Singing Stones

Summer solstice often elicits strange stories about Stonehenge. Now we learn that the builders of the ancient site may have chosen their building material for the simple reason that they were musical, with they meaning both the rocks and the builders. In a recently published article in Time and Mind: The Journal of Archaeology, Consciousness, and Culture, researchers Paul Devereux and Jon Wozencroft propose that the bluestones used in Stonehenge were transported more than 125 miles for their acoustical quality. The bluestones, a collective term for dolerites, rhyolites, and tuffs, come from the southwest corner of Wales. The area is known as Mynydd Presell and is famous for the rocky outcrops known as carns.

The study grew out of Devereux and Wozencroft’s work looking at how our senses might have influenced our relationship to landscape. What they found is a visual connection between the natural outcrops and numerous man-made structures, particularly dolmens. When they turned to sound, they discovered that the Welsh bluestone was a “noteworthy soundscape” filled with many ringing rocks. They propose that it is “highly improbable” that the Neolithic stone masons were “unaware of the echoes and the sonic characteristics of many of the rocks around them.” Unfortunately, when they tried to test the bluestones used at Stonehenge they met with little success, primarily because the stones were set in the ground and concrete, which tended to dampen the sounds. Despite this situation, they are hopeful that their work will encourage others to further the study of lithophones, or rocks used deliberately for their sound qualities. For more information, you can read an article in the New York Times.

I was very excited to read this study as I have long been intrigued by the sounds of stone. I first encountered this phenomenon in southern Utah with the Navajo Sandstone. Walking through the petrified dune field of the Navajo, I periodically came across gray rocks that rang when I stepped on or kicked one. The white or red layers of the Navajo lacked this quality. I eventually found out that the gray layers were ancient playa deposits, preserved as limestone lenses within the sandstone. Like the bluestone, the limestone was very dense. And since the rock often weathers out into boulders, they were in a perfect space to produce sound with plenty of air around them for resonance.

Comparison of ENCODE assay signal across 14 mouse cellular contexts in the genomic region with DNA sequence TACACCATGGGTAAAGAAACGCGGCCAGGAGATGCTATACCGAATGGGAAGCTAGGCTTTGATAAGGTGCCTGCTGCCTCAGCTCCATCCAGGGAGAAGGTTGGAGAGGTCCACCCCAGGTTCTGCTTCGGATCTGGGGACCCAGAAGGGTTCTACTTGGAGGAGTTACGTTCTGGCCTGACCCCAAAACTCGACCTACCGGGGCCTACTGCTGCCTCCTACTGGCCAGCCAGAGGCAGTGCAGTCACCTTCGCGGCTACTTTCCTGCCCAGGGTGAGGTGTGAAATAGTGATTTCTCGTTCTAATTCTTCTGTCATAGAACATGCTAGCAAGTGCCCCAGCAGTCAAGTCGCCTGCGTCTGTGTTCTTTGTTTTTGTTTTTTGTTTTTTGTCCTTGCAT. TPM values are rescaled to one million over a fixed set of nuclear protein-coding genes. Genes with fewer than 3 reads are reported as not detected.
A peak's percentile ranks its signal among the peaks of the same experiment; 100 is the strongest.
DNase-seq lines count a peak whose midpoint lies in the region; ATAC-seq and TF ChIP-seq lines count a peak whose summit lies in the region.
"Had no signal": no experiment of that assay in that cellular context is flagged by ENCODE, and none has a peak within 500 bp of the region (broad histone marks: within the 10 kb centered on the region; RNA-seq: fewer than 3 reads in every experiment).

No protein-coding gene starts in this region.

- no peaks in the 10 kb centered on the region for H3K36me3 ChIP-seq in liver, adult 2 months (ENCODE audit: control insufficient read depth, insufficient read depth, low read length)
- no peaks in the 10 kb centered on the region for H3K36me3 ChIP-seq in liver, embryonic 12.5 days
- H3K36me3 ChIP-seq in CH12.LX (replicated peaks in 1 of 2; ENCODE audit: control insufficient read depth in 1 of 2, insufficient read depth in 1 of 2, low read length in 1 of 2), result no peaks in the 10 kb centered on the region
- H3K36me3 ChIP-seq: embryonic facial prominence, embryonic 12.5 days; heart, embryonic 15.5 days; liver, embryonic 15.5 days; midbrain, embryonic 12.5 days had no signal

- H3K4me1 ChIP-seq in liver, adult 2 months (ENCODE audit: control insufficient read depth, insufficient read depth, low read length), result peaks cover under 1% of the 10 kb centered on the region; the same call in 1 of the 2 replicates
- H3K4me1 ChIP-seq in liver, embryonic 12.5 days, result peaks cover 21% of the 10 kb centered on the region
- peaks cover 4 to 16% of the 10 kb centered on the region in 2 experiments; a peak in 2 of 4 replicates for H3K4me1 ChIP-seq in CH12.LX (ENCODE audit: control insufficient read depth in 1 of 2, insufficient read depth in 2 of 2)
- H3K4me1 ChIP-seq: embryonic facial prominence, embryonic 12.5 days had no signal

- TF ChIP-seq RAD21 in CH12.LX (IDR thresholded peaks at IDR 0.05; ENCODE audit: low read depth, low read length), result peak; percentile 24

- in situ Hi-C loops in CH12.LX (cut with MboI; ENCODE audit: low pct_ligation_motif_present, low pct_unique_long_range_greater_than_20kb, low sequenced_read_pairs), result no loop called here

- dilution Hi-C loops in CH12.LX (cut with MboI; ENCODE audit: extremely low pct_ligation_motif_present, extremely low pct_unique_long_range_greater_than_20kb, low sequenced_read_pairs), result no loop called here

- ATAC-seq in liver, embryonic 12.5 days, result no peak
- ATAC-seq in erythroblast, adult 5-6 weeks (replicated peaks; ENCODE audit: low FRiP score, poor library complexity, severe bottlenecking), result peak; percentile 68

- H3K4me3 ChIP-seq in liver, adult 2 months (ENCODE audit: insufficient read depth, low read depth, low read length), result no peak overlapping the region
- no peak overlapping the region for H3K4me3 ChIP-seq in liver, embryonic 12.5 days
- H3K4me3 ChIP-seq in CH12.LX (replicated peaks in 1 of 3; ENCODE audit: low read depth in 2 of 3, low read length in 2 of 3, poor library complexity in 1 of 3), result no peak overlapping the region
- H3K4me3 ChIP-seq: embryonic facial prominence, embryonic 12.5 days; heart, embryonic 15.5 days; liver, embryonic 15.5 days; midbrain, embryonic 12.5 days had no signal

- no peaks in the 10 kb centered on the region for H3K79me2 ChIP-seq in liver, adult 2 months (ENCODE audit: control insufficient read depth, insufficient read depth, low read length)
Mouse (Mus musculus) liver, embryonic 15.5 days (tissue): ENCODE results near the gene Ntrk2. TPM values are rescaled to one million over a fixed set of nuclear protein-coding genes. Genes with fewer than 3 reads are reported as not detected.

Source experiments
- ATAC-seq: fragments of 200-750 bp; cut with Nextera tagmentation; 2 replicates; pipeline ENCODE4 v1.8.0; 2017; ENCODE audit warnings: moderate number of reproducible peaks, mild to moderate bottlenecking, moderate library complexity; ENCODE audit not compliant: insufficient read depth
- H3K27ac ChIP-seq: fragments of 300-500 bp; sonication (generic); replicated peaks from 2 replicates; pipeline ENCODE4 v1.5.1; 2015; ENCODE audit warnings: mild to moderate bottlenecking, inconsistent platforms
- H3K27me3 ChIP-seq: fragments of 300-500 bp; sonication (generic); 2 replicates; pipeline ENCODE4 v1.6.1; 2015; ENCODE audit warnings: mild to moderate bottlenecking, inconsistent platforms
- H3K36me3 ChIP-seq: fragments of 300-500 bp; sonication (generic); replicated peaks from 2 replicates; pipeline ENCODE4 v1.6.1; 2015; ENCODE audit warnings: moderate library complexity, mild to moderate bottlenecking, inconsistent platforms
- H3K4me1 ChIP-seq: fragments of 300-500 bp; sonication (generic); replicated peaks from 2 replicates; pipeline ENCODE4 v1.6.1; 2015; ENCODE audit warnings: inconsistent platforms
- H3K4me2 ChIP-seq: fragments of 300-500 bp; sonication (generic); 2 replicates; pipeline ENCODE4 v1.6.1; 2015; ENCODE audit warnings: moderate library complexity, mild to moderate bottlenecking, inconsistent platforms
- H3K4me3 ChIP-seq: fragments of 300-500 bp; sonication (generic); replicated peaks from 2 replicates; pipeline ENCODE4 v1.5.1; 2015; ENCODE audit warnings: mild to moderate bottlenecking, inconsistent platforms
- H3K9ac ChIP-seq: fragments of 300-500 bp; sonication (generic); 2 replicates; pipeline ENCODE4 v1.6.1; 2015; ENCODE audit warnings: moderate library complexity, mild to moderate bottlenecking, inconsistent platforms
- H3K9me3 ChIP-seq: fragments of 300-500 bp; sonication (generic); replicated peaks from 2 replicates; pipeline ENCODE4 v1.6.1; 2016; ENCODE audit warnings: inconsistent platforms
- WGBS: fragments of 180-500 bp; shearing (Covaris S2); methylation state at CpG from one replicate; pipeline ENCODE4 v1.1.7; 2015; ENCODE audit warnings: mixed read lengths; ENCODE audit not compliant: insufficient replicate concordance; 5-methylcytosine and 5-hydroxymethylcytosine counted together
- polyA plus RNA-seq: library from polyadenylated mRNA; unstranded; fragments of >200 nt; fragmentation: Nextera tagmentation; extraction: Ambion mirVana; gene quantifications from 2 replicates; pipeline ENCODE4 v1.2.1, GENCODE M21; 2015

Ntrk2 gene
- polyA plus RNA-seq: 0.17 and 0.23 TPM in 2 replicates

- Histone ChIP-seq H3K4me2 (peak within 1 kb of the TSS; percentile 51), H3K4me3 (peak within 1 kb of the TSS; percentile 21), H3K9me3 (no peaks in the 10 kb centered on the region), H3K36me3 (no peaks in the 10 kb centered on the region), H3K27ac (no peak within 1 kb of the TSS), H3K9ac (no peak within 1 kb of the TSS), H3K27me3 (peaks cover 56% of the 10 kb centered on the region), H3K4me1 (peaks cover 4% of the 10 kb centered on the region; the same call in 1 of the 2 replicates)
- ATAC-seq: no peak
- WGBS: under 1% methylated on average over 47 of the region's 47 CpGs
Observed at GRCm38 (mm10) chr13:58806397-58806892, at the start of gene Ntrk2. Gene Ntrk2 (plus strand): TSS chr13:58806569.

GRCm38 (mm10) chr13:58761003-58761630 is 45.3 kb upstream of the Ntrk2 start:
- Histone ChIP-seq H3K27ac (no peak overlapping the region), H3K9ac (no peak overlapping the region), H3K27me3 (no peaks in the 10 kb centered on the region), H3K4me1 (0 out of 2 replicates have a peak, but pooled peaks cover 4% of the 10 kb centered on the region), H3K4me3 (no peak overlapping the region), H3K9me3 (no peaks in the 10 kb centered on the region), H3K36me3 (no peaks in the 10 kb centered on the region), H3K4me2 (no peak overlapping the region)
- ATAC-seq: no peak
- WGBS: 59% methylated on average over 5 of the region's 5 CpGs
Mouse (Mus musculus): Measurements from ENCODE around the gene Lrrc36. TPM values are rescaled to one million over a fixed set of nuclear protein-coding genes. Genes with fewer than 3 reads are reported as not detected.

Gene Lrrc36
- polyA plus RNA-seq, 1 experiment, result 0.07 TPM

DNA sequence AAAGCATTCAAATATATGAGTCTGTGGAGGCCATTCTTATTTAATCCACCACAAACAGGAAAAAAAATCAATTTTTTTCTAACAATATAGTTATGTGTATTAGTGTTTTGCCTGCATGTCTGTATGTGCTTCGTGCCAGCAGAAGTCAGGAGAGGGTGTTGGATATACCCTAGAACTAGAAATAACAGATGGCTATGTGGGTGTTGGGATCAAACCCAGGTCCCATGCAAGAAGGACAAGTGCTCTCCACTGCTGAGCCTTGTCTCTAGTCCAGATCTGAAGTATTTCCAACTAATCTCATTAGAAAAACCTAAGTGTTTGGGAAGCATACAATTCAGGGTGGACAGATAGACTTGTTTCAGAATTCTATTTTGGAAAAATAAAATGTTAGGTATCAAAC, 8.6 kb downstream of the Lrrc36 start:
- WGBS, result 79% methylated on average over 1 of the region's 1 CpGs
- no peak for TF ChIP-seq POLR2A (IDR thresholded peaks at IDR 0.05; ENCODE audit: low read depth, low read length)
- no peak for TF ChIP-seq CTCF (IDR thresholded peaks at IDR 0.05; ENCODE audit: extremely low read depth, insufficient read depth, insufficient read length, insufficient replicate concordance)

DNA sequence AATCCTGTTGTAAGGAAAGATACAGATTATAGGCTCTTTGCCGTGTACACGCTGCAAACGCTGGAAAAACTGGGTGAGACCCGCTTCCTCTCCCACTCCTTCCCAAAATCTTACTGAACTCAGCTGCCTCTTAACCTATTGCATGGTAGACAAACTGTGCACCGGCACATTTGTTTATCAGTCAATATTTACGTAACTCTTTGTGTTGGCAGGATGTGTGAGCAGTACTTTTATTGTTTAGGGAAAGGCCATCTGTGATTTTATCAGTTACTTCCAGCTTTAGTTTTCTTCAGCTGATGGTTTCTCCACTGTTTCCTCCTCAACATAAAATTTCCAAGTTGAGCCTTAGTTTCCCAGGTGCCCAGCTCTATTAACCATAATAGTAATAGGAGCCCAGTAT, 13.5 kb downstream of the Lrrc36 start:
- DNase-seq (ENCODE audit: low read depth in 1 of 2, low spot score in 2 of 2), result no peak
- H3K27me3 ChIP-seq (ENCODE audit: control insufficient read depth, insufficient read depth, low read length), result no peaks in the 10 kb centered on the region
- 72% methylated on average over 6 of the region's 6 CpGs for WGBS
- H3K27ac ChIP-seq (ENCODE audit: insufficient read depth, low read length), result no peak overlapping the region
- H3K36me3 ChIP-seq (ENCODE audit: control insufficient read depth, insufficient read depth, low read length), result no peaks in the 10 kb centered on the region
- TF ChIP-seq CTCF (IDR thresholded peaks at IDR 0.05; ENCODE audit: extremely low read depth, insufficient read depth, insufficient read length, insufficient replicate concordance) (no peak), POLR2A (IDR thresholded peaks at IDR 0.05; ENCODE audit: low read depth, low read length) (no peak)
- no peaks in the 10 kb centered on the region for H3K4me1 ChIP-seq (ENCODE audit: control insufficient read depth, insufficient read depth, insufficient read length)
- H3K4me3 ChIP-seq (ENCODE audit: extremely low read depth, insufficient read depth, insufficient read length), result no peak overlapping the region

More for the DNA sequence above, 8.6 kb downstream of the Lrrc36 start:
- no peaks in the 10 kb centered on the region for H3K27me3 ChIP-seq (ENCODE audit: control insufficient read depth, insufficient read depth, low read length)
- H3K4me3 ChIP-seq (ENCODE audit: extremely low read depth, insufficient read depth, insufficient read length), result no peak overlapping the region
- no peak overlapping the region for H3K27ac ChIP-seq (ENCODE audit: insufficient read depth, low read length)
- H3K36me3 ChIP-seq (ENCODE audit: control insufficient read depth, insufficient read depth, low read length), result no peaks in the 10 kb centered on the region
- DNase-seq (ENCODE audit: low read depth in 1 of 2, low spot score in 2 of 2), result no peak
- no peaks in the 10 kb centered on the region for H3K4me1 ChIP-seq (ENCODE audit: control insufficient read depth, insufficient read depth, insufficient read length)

Another time I noticed ringing rocks was at the Getty Museum in Los Angeles. The complex is covered in thousands of three-inch thick panels of travertine, which comes from quarries in Tivoli, about 20 miles from Rome. Best known for its use in the Colosseum, the 80,000-year-old rock is a type of limestone that forms in hot springs. I discovered the sound qualities of the Getty travertine during a visit while I was working on my book Stories in Stone. About half way through my tour, I rapped one of the panels and was startled by its tone. The travertine is very dense but these panels also ring because of how they are mounted. Each panel is bolted about three-eighths of an inch away from each surrounding panel and from its concrete backing. The builders did this so the panels could move when the next earthquake hits. As with the Navajo, the air space allows the stone to resonate and because every panel at the Getty is different, each one produces a different sound. Pretty cool, I think.

Whether the ancient builders of Stonehenge actually chose the bluestones for their musical qualities is not terribly important or life changing. What is important though is that the researchers took the time to observe and to consider the bigger picture of our relationship to the world around us. When we do this, we may not hear songs, but I suspect we will have richer lives.

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